International stem cell research centre established
A grant of up to €300 million over 10 years from the Novo Nordisk Foundation, a philanthropic foundation based in Denmark, has enabled the establishment of a major international research centre focused on stem cell medicine.
The Novo Nordisk Foundation Center for Stem Cell Medicine (reNEW) will be a collaboration between the University of Copenhagen in Denmark, the Murdoch Children’s Research Institute (MCRI) in Australia and Leiden University Medical Center in The Netherlands. The new consortium is expected to stimulate a new wave of global investment in stem cell medicine and technologies, paving the way for future stem cell-based treatments.
While recent scientific advances have allowed us to identify, isolate and engineer stem cells to create human tissue models, repair injured tissues and in the future grow new organs, a deep understanding of stem cell biology in organ development, tissue repair and disease mechanisms is essential to harness the therapeutic potential in stem cell medicine. This is exactly what the new international stem cell research centre aims to achieve, said MCRI’s Professor Melissa Little, who has been appointed CEO of the reNEW partnership.
Prof Little is world-renowned for her pioneering studies into potential regenerative kidney therapies, including growing ‘mini kidneys’ in a dish from stem cells. She will lead the reNEW administrative hub in Copenhagen and will also serve as Executive Director of the University of Copenhagen node. She will divide her time between Copenhagen and MCRI in Melbourne, with her research on kidney disease advancing in both sites.
“I am very excited about the amazing opportunity that reNEW represents,” said Prof Little, who was also elected President of the International Society for Stem Cell Research this year. “Building on the stem cell research excellence that exists within all partners, the centre delivers international collaborative critical mass and access to extensive technical and clinical translation expertise across all sites. This will enable outcomes across the breadth of stem cell medicine — new drugs based on human stem cell models, cell and tissue therapies, and new cell and gene therapies. We can’t wait to get started.”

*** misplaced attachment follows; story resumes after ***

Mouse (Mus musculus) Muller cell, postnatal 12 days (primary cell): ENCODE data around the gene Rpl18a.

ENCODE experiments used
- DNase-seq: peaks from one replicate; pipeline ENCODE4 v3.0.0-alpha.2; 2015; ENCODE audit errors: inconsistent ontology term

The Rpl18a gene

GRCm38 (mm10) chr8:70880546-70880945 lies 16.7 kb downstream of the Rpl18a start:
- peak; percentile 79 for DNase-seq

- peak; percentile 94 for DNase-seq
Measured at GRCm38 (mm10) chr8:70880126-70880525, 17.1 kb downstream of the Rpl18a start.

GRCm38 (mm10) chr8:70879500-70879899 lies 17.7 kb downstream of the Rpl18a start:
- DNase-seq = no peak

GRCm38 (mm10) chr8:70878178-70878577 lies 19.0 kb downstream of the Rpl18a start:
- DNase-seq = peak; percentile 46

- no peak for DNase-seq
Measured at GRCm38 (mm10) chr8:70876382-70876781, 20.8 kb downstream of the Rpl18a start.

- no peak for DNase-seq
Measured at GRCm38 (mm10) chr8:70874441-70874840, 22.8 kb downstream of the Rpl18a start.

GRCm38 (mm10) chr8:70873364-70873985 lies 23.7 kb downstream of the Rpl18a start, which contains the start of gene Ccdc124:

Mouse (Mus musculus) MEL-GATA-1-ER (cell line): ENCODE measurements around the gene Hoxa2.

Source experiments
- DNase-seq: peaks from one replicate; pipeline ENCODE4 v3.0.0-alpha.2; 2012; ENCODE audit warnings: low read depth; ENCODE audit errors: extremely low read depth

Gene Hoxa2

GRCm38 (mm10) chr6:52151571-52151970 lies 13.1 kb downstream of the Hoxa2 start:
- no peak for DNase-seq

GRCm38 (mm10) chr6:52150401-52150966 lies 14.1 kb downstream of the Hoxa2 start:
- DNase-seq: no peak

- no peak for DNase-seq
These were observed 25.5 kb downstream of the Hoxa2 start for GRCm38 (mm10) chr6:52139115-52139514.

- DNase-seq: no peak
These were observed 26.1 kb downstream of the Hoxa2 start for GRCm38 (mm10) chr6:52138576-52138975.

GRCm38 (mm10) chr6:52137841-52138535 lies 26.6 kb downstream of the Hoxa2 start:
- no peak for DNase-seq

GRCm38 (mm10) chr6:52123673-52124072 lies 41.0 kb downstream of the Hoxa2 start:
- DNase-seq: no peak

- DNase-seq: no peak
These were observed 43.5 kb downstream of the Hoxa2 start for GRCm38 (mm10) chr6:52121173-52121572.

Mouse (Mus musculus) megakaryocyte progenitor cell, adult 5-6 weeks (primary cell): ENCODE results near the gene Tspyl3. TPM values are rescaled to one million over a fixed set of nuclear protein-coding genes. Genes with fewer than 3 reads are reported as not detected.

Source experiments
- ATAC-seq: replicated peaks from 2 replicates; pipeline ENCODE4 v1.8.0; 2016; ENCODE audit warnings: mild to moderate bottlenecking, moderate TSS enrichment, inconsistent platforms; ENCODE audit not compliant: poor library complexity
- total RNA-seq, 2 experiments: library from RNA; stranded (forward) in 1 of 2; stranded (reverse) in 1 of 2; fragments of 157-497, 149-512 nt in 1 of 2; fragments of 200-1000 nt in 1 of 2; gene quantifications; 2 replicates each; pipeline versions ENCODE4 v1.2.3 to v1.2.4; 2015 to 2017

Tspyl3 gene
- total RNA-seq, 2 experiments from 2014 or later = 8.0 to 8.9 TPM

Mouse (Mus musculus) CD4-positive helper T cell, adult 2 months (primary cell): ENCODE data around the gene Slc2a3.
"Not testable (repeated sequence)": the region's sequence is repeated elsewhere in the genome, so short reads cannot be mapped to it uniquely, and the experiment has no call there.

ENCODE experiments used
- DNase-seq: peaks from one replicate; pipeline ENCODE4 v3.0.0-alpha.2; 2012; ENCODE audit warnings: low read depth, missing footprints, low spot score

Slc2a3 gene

The reNEW model will pivot from the traditional academic model of stem cell research to targeted, patient-centred outcomes. This vision is anchored on state-of-the-art stem cell science, which will feed into three clinically relevant research themes:
- The reBUILD theme will focus on the use of stem cells to regenerate or recreate tissue after it has been damaged or destroyed.
- The reSOLVE theme will screen for potential drug candidates using stem cell-based models of human tissue.
- The reWRITE theme will use a combination of gene editing and stem cell technologies to develop new treatment strategies for genetically inherited diseases.
A fourth theme, PREPARE, will study the societal, ethical, regulatory and legal barriers in stem cell medicine, paving the way for the delivery of future treatments.
Scientists at the three institutions will work in collaborative groups across all themes to provide new therapeutic options for patients with incurable diseases. Exchange programs and joint technology platforms in the reNEW model will fuel these collaborations and also the training of new generations of scientists in translational stem cell medicine — a field that promises to be a game changer when it comes to addressing some of the major health challenges facing the world today, according to Novo Nordisk Foundation CEO Mads Krogsgaard Thomsen.
“With the establishment of this new centre, the aim is not just to further stem cell-based research through international collaborations, but also to strengthen the pathway from scientific discovery to targeted outcome, whether in the form of new medical technology or new forms of treatment for the benefit of patients,” he said.
The research activities within the Novo Nordisk Foundation Center for Stem Cell Medicine will begin in January 2022.
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